In the heavily migrant-populated Stockholm no-go suburb of Husby, women feel unsafe. The Swedish government has determined to tackle the issue with “feminist urban planning”.
The notorious Stockholm no-go suburb of Husby is becoming increasingly more dangerous for women, according to Järva for Swedish Homes coordinator Nurcan Gültekin.
“Women do not dare to wear skirts. They feel that they have eyes on them and have felt discomfort on the subway. It’s a male-dominated place,” said Gültekin who is participating in a new feminist initiative to make the areas safer for women, Swedish broadcaster SVT reports.
Esme Güler, a resident of Husby, said the men act like they own the city centre and she is not alone in feeling this way. The Swedish Housing authority conducted a study among female residents and found that many women felt afraid and uncomfortable in the city centre.
The proposed solution, feminist urban planning, would see several measures implemented to try and make women feel safer in the area. One of the proposals is to enhance the brightness and number of street lights, which the feminists believe will attract more women and children to the area and perhaps encourage more women to do business in the centre.
The major proposal made by the group is to move a cafe to a different part of the city centre. According to the planners, the cafe would be moved to an area with less foot traffic and a view of houses making the women feel more comfortable.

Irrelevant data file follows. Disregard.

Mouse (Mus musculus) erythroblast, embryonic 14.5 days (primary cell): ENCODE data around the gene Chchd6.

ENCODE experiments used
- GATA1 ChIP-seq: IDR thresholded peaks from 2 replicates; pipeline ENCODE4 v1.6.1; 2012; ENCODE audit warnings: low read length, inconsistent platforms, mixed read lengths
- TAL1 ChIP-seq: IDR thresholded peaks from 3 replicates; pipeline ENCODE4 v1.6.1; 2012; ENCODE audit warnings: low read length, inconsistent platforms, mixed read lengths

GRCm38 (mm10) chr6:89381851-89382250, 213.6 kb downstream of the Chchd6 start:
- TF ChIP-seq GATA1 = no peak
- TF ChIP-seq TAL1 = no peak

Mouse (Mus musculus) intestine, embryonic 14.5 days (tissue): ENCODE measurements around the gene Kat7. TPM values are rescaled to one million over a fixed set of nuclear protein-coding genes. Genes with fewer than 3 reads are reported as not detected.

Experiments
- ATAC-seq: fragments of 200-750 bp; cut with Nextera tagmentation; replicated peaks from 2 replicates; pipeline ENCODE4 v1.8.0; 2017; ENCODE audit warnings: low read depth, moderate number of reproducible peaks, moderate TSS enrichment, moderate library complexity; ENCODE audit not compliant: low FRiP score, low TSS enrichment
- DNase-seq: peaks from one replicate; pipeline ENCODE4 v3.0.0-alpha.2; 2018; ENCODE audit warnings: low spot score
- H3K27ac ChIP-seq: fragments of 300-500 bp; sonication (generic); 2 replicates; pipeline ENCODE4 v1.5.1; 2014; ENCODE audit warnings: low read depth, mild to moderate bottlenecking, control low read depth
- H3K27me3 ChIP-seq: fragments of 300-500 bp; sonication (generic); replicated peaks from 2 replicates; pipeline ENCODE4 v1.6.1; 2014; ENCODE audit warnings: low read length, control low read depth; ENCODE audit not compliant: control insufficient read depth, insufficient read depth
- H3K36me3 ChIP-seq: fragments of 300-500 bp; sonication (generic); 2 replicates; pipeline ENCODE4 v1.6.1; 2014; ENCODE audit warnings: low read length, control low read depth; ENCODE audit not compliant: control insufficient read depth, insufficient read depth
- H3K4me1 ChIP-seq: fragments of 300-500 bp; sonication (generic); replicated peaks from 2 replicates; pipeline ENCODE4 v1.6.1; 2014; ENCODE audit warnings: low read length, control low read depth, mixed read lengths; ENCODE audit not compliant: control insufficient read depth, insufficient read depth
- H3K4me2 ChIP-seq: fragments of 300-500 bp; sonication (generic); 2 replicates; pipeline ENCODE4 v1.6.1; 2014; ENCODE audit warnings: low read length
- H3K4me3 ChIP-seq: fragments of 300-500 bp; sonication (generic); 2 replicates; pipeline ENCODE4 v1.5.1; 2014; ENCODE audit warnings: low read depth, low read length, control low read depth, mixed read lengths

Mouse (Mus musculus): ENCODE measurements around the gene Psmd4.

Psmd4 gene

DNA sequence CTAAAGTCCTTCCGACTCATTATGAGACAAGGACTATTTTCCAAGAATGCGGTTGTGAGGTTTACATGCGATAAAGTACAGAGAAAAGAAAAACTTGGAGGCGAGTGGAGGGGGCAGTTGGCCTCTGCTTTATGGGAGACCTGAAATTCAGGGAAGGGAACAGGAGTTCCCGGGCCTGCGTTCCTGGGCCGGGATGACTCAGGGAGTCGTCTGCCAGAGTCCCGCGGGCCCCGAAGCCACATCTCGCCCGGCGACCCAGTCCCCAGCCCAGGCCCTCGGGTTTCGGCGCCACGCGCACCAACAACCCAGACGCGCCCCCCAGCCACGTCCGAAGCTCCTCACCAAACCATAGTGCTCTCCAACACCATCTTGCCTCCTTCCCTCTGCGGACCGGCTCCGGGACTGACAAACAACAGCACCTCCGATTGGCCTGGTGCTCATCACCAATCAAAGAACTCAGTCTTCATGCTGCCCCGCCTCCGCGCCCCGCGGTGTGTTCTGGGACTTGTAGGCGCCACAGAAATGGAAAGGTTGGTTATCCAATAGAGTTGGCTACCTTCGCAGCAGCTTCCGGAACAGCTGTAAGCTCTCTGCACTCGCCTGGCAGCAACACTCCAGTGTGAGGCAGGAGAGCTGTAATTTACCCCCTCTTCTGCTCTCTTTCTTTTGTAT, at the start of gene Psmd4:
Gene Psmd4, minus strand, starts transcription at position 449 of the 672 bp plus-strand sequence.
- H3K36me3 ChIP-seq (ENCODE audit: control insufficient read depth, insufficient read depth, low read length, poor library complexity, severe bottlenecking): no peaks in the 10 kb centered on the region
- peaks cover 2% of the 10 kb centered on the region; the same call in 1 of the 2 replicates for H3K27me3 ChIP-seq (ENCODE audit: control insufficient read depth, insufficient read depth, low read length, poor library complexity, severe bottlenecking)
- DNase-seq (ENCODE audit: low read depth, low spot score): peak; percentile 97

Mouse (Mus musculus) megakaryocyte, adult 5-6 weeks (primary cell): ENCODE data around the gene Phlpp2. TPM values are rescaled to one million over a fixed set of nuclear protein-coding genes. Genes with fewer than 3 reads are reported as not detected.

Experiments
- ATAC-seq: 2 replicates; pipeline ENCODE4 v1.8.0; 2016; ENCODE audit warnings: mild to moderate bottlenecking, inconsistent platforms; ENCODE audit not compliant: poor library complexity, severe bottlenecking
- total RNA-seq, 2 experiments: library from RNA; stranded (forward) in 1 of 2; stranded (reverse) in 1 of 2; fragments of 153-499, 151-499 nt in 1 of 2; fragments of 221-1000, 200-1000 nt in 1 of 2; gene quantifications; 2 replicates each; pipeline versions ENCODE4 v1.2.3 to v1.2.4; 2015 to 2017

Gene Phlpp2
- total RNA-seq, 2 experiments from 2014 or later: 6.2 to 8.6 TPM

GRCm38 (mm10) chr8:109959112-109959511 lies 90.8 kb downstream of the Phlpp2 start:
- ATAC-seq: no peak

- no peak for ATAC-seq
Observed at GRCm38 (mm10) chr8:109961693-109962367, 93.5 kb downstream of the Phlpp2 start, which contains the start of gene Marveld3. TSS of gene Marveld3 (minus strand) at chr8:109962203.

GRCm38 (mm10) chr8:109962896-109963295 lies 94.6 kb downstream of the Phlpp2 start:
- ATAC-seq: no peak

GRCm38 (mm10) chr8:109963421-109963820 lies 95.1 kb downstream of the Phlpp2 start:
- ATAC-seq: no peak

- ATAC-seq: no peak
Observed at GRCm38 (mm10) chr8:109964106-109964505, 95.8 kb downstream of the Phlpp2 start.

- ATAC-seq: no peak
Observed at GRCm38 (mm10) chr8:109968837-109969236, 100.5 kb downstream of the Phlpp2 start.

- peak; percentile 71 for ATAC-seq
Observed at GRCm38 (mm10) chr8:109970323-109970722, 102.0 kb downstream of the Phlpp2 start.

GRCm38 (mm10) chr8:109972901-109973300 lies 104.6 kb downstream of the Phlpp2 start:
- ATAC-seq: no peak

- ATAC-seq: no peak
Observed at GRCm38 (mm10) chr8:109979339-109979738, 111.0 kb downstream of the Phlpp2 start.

“There is a structural change that needs to happen, but I think if we arrange safer spaces for women to and from the subway, it will affect quite a lot of women in their daily lives,” a spokesman for the planners said.
The owners of the cafe in question were more sceptical about the plan saying that they would like to see more female visitors, but the male domination of the area is a much deeper problem. “[Moving the cafe] will not affect the mentality of people here,” the owner said.
Some feminists have left Husby because of Islamic fundamentalism in the area. Former Left Party politician Zeliha Dagli described a “morality police” operated by men who harass women considered to be dressed in an “immodest” manner.
Feminist urban planning follows a number of other feminist initiatives by the Swedish government, some of which have been highly controversial. The streets of Stockholm were left in gridlock last winter when the city employed a feminist snow ploughing policy which saw pedestrian areas ploughed before main roads, resulting in public transport unable to function.
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